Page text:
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Aaron McCollum
Aaron McCollum

Posted on • Originally published at codingwithaaron.wordpress.com

Finishing my Landing Page project

This morning I put the finishing touches on my landing page project for The Odin Project’s Fundamentals course. We are about 60-65% through the fundamentals course by this point and have had a healthy dose of HTML and CSS content to learn. Below you can find a link to my project:

Github link: https://github.com/aaronmccollum/odin-landing-page
Page link: https://aaronmccollum.github.io/odin-landing-page/ (desktop only right now)

Thanks to freeCodeCamp, I already knew most of the concepts needed to complete this project, however I wanted to review the HTML and CSS content that TOP has for two reasons: (1) to hear the same thing explained a different way, and (2) to see if TOP includes other bits of knowledge that freeCodeCamp does not have. I found that both do a really good job presenting the basics of HTML and CSS, however The Odin Project focuses mostly on learning Flexbox only while freeCodeCamp has a section on the Grid Layout for CSS.

Flexbox is something I had not had a lot of practice with, and before doing this project I could say I did not feel confident in my abilities. I knew a lot of people loved it, however I felt it was sort of a pain. And if Flexbox is a pain, I can say from experience that working with CSS in general is a pain.

The Landing Page project really helped me here. Because of the design, you are forced to use the Flexbox model to place various elements on the page in certain areas relative to others. I learned to structure my HTML first, create my containers and parent/child containers, then use CSS to focus on certain sections at a time. If you take a look at my page, you’ll find there are five sections total from top to bottom, which I split up into micro-projects.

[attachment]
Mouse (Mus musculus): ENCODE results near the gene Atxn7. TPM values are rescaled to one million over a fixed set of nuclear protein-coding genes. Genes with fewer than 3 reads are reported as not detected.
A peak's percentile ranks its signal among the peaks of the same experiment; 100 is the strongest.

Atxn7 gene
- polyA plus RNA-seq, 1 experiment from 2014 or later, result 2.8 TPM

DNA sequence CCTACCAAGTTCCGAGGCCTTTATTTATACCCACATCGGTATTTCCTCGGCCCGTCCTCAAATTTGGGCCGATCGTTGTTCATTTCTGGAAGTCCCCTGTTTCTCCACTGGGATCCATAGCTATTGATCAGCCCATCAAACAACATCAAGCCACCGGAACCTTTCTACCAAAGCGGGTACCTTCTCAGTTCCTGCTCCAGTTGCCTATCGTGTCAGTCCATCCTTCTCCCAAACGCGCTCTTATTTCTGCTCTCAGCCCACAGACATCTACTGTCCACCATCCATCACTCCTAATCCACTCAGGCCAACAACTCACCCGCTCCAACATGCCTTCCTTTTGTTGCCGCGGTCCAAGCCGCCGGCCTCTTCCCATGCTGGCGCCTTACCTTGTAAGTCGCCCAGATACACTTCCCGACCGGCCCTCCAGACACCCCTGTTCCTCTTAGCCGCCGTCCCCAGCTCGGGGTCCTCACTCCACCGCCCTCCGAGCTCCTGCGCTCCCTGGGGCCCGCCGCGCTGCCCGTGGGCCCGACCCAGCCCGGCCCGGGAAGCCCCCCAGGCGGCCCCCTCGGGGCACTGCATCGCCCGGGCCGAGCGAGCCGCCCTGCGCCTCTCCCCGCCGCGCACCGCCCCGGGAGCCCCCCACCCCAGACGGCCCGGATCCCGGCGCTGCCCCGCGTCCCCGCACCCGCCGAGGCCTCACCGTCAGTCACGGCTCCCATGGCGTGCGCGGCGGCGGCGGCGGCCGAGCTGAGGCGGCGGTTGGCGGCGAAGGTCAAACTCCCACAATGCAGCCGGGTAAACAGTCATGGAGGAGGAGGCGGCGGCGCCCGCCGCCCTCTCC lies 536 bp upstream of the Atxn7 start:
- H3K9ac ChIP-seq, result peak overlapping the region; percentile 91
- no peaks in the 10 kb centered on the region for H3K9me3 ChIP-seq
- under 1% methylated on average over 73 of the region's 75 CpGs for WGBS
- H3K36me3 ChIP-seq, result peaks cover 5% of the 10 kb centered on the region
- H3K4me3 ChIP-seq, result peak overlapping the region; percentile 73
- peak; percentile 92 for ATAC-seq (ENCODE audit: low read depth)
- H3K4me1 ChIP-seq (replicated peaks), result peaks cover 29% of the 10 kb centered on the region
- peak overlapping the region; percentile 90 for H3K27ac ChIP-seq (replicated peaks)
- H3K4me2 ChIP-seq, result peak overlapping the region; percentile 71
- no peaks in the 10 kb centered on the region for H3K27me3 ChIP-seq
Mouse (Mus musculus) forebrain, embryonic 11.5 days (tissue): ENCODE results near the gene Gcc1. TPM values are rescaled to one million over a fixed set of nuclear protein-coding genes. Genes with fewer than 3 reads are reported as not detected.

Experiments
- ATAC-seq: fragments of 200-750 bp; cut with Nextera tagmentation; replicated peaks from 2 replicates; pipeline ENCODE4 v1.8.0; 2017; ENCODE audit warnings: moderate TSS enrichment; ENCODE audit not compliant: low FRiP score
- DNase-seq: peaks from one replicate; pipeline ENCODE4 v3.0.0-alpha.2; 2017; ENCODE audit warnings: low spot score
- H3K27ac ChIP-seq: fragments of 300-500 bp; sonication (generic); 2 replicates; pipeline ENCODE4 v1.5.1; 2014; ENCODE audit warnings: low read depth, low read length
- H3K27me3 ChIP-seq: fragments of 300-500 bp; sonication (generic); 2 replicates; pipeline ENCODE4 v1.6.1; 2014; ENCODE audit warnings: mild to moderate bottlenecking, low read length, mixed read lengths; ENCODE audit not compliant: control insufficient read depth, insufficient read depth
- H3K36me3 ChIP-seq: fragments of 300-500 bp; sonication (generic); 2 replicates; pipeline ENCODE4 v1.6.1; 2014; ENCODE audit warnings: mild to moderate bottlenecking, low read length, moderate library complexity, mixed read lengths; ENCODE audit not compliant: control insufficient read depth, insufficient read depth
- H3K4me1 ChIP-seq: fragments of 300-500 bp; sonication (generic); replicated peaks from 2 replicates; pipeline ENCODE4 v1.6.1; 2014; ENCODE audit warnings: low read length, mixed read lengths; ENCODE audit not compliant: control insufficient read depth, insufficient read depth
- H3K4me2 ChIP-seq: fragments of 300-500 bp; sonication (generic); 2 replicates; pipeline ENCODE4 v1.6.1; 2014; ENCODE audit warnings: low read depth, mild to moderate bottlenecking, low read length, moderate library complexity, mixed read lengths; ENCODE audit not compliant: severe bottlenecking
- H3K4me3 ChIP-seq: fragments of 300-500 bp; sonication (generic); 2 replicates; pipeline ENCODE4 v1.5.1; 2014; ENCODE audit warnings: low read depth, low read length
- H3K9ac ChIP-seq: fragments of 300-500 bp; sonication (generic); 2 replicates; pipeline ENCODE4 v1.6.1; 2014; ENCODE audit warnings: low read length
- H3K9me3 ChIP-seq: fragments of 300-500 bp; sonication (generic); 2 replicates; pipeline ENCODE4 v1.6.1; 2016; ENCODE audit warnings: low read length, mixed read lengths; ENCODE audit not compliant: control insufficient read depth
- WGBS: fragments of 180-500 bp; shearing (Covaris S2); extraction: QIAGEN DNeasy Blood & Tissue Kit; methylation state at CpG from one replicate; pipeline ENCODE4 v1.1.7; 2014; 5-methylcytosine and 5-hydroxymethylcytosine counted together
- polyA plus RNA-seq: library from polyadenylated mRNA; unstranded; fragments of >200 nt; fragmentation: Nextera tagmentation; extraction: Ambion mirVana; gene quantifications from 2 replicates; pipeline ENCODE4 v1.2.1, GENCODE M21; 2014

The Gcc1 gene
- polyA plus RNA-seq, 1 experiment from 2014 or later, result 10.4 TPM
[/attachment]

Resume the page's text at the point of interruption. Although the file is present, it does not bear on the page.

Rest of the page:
The hardest one was the top section, with the navigation bar at the top and the header and top image. Thinking back on it now, I should have split this section into two sections (the navigation bar at the top and the header/image section below it), and I’ll probably go back and do that later. I have started a Github projects Kanban board with ideas to make the page better in the future. A few other future ideas is to make it mobile friendly with media queries, and to replace the boilerplate content with an actual page theme. If you have any other ideas, feel free to contribute them to me in the comments section or raise an issue on Github.

Looking back on it, I feel more comfortable using Flexbox now and actually look forward to working with CSS again. More specifically I feel better with justify-content and align-items rules in Flexbox, as those are what I used a lot to place elements where I wanted them.

It was also nice to take someone else’s design and make it happen with code, as this is something that will be common when I work at a company. For me, I’m not much of a designer when it comes to webpages, and it was relaxing to already have the design completed and just focus on writing the code.